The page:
ST. LOUIS — The family of a St. Louis County teen who fell to his death at a Florida amusement park last month filed a wrongful death lawsuit, and they are demanding a jury trial.

The lawsuit alleges the drop ride at Icon Park in Orlando was unreasonably dangerous, and the death of 14-year-old Tyre Sampson could have been prevented.

Attorneys for Sampson’s family formally filed the wrongful death lawsuit Monday against the ride’s operators in Orange County, Florida. They are suing multiple businesses.

“It brings the manufacturer, the park operator, and the ride operator into the case, claiming both negligence and product liability in the design of the ride,” said attorney Michael Haggard.

The lawsuit alleges ride operators failed to safely operate the ride and warn Sampson of the proper height and weight safety restrictions. It also claimed the operators failed to properly train employees. Sampson was about 6 feet, 2 inches, and weighed about 380 pounds.

“Nobody weighed him. There were no signs, anything like that. So it was just a series of awful mistakes. At any point in time in that timeline, if someone would have been reasonable and done the right thing, this tragedy would have never occurred,” said Haggard.

Sampson attended City Garden Montessori School in St. Louis, was a lineman in the Badboyz Youth Football program, and had planned to play football this fall for East St. Louis High School.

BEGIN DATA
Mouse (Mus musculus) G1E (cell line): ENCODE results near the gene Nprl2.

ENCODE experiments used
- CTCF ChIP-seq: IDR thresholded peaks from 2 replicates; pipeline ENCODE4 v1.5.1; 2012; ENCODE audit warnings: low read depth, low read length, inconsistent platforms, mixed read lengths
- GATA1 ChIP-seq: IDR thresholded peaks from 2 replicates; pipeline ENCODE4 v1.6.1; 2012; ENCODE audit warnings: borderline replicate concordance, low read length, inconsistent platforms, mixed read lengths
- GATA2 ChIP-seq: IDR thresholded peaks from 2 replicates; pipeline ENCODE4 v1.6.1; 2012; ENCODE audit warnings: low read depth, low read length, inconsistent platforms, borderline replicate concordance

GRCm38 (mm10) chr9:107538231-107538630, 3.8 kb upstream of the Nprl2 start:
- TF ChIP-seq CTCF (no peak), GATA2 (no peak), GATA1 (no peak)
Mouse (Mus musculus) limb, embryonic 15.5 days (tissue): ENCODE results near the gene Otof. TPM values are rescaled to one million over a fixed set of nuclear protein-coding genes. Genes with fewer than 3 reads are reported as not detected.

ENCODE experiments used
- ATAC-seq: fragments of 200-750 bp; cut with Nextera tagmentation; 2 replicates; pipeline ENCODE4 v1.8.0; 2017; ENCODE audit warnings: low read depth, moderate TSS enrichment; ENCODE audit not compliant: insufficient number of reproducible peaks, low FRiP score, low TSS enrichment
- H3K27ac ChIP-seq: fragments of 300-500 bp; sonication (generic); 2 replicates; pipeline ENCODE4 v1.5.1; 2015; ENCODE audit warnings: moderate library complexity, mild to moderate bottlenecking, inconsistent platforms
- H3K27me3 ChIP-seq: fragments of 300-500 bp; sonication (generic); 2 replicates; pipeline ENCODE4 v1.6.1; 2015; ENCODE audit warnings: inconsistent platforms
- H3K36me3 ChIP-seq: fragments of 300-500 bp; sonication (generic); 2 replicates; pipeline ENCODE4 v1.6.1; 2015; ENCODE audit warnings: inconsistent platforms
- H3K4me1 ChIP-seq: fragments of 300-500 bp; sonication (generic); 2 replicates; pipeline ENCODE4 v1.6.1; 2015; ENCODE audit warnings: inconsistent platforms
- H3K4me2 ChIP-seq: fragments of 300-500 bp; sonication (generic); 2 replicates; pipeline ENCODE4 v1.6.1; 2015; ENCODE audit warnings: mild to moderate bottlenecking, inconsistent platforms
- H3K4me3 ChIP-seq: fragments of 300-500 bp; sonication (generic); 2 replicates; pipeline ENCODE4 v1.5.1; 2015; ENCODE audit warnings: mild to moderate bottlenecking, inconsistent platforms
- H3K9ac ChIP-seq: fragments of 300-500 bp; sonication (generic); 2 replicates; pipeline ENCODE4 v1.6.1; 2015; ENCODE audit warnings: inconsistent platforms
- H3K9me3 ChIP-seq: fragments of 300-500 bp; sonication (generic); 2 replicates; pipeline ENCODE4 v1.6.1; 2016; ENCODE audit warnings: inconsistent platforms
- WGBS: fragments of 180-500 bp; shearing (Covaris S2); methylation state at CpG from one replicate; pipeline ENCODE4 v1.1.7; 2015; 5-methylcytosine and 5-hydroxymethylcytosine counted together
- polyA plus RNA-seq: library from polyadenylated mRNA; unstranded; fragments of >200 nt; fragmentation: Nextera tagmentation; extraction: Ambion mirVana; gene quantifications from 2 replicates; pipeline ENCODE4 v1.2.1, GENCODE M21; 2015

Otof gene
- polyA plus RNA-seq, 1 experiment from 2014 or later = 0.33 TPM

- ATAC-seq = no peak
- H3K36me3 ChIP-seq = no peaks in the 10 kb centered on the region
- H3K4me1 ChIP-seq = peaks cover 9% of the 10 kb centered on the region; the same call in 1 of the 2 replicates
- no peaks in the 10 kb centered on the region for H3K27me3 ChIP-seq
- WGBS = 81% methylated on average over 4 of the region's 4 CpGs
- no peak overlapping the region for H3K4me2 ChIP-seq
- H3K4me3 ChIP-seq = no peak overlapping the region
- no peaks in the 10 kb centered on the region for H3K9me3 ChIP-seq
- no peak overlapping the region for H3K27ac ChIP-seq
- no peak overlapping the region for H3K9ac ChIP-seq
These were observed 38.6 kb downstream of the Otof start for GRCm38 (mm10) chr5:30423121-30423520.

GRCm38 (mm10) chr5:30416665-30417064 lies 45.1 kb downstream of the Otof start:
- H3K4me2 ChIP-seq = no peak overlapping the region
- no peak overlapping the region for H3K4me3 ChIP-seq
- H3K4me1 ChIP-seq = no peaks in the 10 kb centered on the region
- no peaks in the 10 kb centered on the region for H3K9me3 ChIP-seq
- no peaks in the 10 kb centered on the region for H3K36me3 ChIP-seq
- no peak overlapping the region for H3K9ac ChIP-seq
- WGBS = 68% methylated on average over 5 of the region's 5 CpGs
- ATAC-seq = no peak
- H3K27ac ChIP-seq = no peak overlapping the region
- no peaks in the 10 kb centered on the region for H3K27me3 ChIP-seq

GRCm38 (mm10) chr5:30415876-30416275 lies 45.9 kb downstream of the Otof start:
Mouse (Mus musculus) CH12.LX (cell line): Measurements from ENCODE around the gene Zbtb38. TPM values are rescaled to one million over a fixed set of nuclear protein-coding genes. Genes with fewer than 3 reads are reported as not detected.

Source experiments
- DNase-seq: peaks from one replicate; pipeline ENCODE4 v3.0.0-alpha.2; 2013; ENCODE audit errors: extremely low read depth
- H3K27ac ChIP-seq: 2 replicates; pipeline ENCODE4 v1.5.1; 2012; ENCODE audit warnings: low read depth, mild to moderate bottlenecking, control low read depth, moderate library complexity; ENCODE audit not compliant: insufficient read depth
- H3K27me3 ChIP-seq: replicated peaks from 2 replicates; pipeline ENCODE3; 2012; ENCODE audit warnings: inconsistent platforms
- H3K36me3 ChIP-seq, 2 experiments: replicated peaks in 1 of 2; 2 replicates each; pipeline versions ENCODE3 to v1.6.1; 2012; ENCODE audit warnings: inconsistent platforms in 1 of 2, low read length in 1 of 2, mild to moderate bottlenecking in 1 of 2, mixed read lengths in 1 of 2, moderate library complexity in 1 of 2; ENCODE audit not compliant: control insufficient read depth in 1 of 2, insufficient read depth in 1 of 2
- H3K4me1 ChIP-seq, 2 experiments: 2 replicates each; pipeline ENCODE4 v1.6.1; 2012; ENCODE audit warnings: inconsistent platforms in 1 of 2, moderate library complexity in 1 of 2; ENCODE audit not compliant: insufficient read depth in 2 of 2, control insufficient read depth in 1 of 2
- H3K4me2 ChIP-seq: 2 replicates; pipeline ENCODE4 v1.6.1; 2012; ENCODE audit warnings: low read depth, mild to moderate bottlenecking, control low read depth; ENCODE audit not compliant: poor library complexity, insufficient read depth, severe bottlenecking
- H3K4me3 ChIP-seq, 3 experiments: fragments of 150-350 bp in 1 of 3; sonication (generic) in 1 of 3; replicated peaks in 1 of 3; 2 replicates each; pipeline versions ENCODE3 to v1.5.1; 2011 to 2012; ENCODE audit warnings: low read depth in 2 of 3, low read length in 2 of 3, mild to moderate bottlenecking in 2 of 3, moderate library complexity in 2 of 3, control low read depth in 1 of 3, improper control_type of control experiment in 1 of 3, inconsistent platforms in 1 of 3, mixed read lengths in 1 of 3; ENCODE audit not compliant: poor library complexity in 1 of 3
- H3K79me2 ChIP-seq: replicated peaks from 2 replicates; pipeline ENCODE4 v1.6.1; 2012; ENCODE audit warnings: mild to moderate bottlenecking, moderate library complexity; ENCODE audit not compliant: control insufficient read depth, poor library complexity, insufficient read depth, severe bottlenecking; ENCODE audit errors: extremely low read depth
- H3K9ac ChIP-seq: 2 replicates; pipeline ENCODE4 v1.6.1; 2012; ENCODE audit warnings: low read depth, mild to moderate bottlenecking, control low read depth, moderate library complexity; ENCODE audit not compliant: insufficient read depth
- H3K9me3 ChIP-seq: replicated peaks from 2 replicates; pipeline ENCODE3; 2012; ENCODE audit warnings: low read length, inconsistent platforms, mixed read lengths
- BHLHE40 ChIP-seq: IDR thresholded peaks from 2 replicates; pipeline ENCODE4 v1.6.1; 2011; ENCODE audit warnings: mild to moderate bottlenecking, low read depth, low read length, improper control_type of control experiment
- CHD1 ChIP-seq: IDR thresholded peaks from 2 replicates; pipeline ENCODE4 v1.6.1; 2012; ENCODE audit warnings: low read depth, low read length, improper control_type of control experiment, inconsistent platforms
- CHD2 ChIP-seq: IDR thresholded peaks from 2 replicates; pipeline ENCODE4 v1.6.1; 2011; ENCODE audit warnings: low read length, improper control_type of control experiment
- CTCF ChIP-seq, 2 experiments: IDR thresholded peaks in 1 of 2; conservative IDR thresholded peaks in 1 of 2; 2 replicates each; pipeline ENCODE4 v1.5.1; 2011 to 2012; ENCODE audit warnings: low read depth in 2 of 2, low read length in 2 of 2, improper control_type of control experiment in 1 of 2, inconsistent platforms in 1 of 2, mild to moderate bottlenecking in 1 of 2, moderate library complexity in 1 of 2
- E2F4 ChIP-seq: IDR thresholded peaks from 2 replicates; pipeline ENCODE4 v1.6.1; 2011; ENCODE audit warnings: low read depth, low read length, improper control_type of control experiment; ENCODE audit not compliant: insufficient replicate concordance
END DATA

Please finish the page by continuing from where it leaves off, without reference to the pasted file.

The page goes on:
The 14-year-old visited Icon Park with another family over spring break when he fell off the free-fall drop tower ride. Last week, authorities said Sampson was improperly secured in his harness on the ride, leading to the deadly fall on March 24.

A report from the Florida Department of Agriculture and Consumer Services revealed that the ride operator made manual adjustments to the ride, resulting in it being unsafe.

“They designed one of the most dangerous rides in the world — 430 feet high, traveling 75 miles per hour. At the top, a rare design is to tip riders to a 30-degree angle and have them face the ground, then 75 miles to an abrupt stop. What they knew and they failed to tell anyone about is that the secondary restraint system should be in place.”

The lawsuit alleges that a $22 seatbelt would have saved their son’s life. The total cost of properly securing all seats on the ride would be around $600.

Sampson’s mother will speak for the first time Tuesday at a news conference in St.Louis.

The attorney for the ride operator has said that they followed all safety measures provided by the manufacturer.